Ananya Pathak

After deo, wafers and soft drink, a surface disinfectant brand uses the 'no gas' proposition

Lifebuoy launched a 'no gas' surface disinfectant earlier this year and is currently running a TVC for the same. Can it really be the category's USP?

‘No gas chips’, ‘no gas deodorant’, ‘no gas soft drinks’… and many more products with similar claims have been selling in the Indian market for ages. Fogg, the deodorant brand from the house of Vini Cosmetics, has undoubtedly had the highest recall value of any brand associated with the ‘bina gas wala’ claim.

Fogg became the talk of the town during its initial days (2011), with its 'no gas, more spray' tagline. ‘No gas’ meant more spray and, thus, (more) value for money.

Then the Gujarat-based snack brand Balaji Wafers lured customers with 'bina gas wala chips' claim to address the long-standing consumer pain point, i.e., their favourite chips brands were selling them air.

Even ready-to-drink beverage Lipton Ice Tea, in a campaign, claimed that the bottled product has 'no gas', along with 'no artificial flavours' and 'no added colours'.

Now, we have spotted a TVC for Lifebuoy ‘No Gas’ Surface Disinfectant. The Unilever-owned brand introduced the product in August this year, in light of the Coronavirus pandemic.

The 15-second ad claims that the product kills 99.9 per cent of bacteria and germs. It also states that you don't need to wipe this spray once applied anywhere, and it is safe on the skin as well.

Interestingly, many other brands like Savlon, Dettol and Tri-Active launched surface disinfectants around the same time, but none have so far used the ‘no gas’ proposition as the category’s unique selling point.

Also with the Coronavirus pandemic almost nine months old now, the fear around it is gradually fading away. The use of masks, sanitisers, hand washes, disinfectants, etc., is slowly diminishing in our daily lives. In such times, can Lifebuoy set a new selling point for its category?

Jasravee K Chandra, director - brand building, research and innovation, Master Sun, the consulting brand of Adiva (has worked with Lifebuoy in her career), says, “Since staying locked down in one’s home is no longer an option, one has to step out with one’s street parked vehicle, or allow parcels/packages into one’s home. A disinfectant spray, in such cases, can be considered a quick and convenient solution for surfaces that can’t be cleaned with soap and water.”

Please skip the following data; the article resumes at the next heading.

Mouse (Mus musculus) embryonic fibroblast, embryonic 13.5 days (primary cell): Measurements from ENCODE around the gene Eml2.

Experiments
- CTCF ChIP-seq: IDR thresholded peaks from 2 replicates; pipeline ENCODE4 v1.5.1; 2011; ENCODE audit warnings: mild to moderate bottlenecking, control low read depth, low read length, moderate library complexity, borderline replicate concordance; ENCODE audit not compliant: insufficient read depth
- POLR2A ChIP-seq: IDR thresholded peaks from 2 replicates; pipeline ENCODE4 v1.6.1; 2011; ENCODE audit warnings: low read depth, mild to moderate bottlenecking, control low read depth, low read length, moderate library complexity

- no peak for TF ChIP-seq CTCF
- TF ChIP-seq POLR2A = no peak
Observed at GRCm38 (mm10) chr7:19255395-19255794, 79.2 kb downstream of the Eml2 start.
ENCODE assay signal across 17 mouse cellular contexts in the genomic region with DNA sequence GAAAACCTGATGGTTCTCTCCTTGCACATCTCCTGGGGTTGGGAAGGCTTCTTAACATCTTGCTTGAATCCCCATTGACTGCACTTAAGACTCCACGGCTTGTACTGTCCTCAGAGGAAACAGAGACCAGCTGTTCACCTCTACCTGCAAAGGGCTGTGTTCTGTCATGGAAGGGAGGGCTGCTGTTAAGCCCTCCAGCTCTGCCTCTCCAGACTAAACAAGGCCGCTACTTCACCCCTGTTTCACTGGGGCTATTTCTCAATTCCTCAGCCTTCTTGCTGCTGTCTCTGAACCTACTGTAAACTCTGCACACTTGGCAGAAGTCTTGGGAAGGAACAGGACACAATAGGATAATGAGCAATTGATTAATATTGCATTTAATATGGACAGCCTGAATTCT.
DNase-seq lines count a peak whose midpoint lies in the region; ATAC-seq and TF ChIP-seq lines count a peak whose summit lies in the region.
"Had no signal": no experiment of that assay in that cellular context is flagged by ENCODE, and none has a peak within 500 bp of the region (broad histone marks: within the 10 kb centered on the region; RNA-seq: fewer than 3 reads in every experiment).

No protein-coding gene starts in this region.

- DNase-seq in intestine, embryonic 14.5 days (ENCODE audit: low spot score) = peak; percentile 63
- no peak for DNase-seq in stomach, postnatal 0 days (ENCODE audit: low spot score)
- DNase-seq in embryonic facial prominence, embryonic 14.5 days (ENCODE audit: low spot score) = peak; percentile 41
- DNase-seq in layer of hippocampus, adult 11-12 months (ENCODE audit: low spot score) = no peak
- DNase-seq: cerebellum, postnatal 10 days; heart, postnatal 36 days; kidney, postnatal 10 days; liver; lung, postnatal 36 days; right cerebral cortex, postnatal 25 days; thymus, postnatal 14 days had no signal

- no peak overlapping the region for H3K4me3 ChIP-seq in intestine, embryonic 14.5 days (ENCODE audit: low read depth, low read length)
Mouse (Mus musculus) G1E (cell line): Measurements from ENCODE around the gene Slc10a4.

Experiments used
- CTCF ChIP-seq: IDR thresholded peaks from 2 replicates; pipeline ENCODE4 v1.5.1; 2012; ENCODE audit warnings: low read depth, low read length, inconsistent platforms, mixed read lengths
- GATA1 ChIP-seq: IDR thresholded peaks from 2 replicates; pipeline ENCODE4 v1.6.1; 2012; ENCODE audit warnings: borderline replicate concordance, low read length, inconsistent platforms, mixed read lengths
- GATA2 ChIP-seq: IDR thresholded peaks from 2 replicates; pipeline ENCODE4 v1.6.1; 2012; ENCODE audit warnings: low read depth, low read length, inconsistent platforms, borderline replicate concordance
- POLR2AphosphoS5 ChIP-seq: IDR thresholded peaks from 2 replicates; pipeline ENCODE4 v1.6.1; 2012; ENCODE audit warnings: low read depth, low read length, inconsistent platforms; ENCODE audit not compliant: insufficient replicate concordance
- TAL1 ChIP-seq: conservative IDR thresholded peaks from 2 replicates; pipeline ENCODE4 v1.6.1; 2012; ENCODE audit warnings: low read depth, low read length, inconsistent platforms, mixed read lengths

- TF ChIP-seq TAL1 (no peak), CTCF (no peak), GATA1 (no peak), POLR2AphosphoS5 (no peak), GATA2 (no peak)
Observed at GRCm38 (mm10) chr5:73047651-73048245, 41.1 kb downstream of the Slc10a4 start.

“At the same time, a disinfectant spray is also known to have strong toxic properties and can deter savvy consumers from picking it up. Hence a ‘no gas’ proposition by a brand like Lifebuoy can be a relevant differentiator for people considering a spray format (to wipes or other formats) for disinfecting surfaces.”

Jasravee Chandra
Jasravee Chandra

According to her, there can be two aspects to this. One, more value for money. The spray would not easily vaporise and linger on the surface, which essentially means it will work harder and last longer. Fogg has educated the market adequately on this issue. Also, this may succeed in nullifying the fact that though handy, Lifebuoy SKU is priced at a premium to that of Dettol’s.

Two, targeted impact. The fact that the disinfectant does not appear to fly around could signal to the consumer that they can expect lesser inadvertent inhalation. Also, this could potentially be less harmful to the environment. (Although, Lifebuoy makes a special claim about being safe on the skin.)

Anisha Motwani, founder of STORM and NORM Venture (a tech platform for business content), and an independent brand, digital and innovation consultant, says the brand is only using ‘no gas’ in its name and is not taking it forward in its communication. “In the communication, it is talking about the efficacy of the product and its effectiveness to kill germs.”

Anisha Motwani
Anisha Motwani

“For me, it’s neither here, nor there. Until it was pointed out to me, I did not even bother that it is a no gas product. And that’s probably because a strong feel for it wasn’t felt,” she adds.

Motwani elaborates that in case of a deo, when the product is used on the skin, the gas can be felt. The ‘no gas’ proposition, therefore, was born out of personal experience. However, in the case of disinfectant that is used on a foreign surface, you can easily see moisture when the product is used.

“So far, I don’t think the consumers have experienced this as a pain point that needed to be addressed. If it was that serious, the brand would have taken it forward in its communication,” she signs off.

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